Grad Dip Legal Practice
Jacqueline is a member of the Faculty of Theology and specialises in the following areas: Social Engagement , Theology .
Jacqueline Service is a Lecturer in Theology at Alphacrucis College, Sydney, Australia. She completed her doctoral research on the award of a full scholarship through the Centre for Public and Contextual Theology (PaCT), Charles Sturt University (CSU), Canberra. For her thesis, she received one of the highest academic honours - the Higher Degree by Research University Medal. She is currently a Trustee for the International Anglican Order of the Cross and has been actively involved various Board memberships and church ministries over many years. Alongside these undertakings, she worked as a lawyer in Commercial and Government Legal Practice, and, for over a decade, at the Australian Government’s Agency for International Development (AusAID) managing, reviewing and designing aid programs across the Pacific and South West Asia. During her time with AusAID she worked in Suva as the First Secretary for Development Cooperation, responsible for implementing the Australian Government’s bilateral aid program in Fiji. Her work involved managing key partnerships with the Fiji Government, the World Bank, Asian Development Bank and various United Nations agencies. Jacqueline has a B.A. Intercultural Studies (Missiology); Bachelor of Laws (with Honors); Graduate Diploma in Legal Practice; a Master of Theology (with Distinction), and a PhD specialising in the intersection of trinitarian theology and international aid and development. Dr Service’s most recent publication is entitled, “Divine Self-Enrichment and Human Well-Being: A Systematic Theological Inquiry, with Special Reference to Development and Humanitarian Aid”. She is passionate about bringing the transformative reality of the gospel into practical expression, in particular, building the capacity of women to take up their God-given authority in the Church and broader society for the realisation of the divine good for creation. She is also a parent of three beautiful children and a enjoys a good red, gooey cheeses, hazelnut chocolate, and high-heeled shoes.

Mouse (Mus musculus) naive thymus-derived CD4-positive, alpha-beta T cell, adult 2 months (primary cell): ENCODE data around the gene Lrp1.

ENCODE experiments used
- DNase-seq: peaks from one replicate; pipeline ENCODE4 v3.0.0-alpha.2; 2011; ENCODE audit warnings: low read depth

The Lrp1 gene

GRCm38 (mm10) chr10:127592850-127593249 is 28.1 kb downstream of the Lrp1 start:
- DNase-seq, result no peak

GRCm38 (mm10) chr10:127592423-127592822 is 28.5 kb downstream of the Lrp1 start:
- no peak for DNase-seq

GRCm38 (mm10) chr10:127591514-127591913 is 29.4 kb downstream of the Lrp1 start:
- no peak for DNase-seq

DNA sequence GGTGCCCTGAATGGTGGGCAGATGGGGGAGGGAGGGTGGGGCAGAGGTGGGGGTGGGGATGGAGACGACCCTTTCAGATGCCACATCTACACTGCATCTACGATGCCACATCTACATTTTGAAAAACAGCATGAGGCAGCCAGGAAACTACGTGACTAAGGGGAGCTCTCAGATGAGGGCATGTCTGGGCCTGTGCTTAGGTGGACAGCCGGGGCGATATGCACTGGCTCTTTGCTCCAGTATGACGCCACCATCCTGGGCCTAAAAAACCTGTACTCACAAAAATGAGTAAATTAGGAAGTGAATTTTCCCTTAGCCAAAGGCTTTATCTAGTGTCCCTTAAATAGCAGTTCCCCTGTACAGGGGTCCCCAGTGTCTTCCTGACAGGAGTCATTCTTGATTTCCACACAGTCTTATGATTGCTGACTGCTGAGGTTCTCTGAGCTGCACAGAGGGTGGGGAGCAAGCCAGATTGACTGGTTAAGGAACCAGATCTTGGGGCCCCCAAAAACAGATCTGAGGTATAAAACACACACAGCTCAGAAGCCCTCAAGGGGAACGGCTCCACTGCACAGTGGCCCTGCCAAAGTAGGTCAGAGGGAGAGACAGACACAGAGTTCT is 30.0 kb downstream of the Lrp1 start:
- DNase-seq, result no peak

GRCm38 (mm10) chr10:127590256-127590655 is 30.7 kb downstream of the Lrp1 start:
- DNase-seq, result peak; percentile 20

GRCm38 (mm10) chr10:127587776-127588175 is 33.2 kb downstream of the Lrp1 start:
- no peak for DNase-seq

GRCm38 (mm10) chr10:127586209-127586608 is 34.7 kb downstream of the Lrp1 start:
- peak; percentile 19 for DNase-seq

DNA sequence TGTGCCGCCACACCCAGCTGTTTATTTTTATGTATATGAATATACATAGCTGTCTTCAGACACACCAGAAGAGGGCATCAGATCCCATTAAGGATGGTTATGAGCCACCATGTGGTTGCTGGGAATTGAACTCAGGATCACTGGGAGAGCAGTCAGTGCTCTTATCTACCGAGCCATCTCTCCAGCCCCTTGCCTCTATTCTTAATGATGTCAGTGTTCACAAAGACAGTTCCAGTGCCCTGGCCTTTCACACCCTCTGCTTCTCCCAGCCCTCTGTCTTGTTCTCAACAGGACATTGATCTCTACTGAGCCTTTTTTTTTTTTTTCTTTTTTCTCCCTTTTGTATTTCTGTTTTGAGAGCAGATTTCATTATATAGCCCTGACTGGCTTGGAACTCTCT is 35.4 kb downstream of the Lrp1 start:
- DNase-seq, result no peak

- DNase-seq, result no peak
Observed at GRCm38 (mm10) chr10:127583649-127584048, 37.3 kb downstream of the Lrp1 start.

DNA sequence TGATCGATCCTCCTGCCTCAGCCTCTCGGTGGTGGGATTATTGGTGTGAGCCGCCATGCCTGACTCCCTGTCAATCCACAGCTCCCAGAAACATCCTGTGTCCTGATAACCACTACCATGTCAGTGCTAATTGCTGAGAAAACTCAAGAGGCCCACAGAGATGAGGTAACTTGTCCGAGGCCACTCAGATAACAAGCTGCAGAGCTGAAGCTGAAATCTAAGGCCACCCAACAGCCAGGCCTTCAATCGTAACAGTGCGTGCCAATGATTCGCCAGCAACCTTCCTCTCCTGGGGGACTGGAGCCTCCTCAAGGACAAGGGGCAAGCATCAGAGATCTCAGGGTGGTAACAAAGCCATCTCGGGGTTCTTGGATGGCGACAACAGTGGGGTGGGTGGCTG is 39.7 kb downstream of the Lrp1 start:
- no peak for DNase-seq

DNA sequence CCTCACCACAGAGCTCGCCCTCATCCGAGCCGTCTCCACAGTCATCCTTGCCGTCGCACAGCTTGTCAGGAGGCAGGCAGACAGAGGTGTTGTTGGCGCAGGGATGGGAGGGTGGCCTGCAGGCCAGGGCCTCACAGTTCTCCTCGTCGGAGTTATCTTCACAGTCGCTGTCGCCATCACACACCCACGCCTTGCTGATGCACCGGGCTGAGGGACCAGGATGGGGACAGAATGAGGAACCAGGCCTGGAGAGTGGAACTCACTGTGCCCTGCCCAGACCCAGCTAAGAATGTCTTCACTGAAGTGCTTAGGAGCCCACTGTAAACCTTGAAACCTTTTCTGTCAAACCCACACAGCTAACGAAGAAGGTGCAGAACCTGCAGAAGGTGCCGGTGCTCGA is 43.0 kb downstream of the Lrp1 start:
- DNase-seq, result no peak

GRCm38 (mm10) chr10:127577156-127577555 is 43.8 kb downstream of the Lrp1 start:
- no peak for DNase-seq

Trinitarian Theology; International Aid and Development; Philosophical Theology; Divine Ontology and Human Well-Being.
PhD (Charles Sturt University)
Dissertation Title Divine Self-Enrichment and Human Well-Being: A Systematic Theological Inquiry, with special reference to Development and Humanitarian Aid
MTh (Distinction) (Charles Sturt University)
Dissertation Title A Pneumatic Ethic: Retrieving the Holy Spirit as Foundational for Christian Ethics
Grad Dip Legal Practice (College of Law)
LLB (Honours) (Australian National University)
B.A.(Intercultural Studies) (Tabor College)
Service, Jacqueline (2019). The Australian Election: A Moment or a Movement?. , . | External link
Service, Jacqueline (2019). Contesting the Dynamics of Secular Development: An Ontology of Trinitarian Well-Being as Rationale for Human Well-Being. Paper presented at the Cosmology and Community: Religion and Sustainable Development, Humboldt University, Berlin, . | External link
Clark, Jacqueline (2018). Pneumatic Ethic: Retrieving the Holy Spirit as Foundational for Christian Ethics. Paper presented at the Holy Spirit and Christian Formation Conference, Regent University, Centre for Renewal Studies, Virginia Beach, USA., .
Clark, Jacqueline (2017). The Holy Spirit and Doxological Development: Putting the ‘Faith’ back into Faith-Based Development organisations”. Paper presented at the Harvest 7th Annual Research Conference, Harvest Bible College, .
Clark, Jacqueline (2016). The Kenotic Path of Glory: Daniel Hardy’s Glory of Divine Well-Being and Sergei Bulgakov’s Trinitarian Kenoticism. Paper presented at the Exploring the Glory of God Conference, St John’s College, University of Durham, UK., .
Clark, Jacqueline (2016). Questioning the Australian Aid Paradigm. Paper presented at the "Strategy not Charity” Aid Seminar, Australian Centre for Christianity and Culture, .
Clark, Jacqueline (2015). ‘A Disabled Trinity’: Help or Hindrance to Disability Theology. St Marks Review, July 2015, Issue 23250-64.
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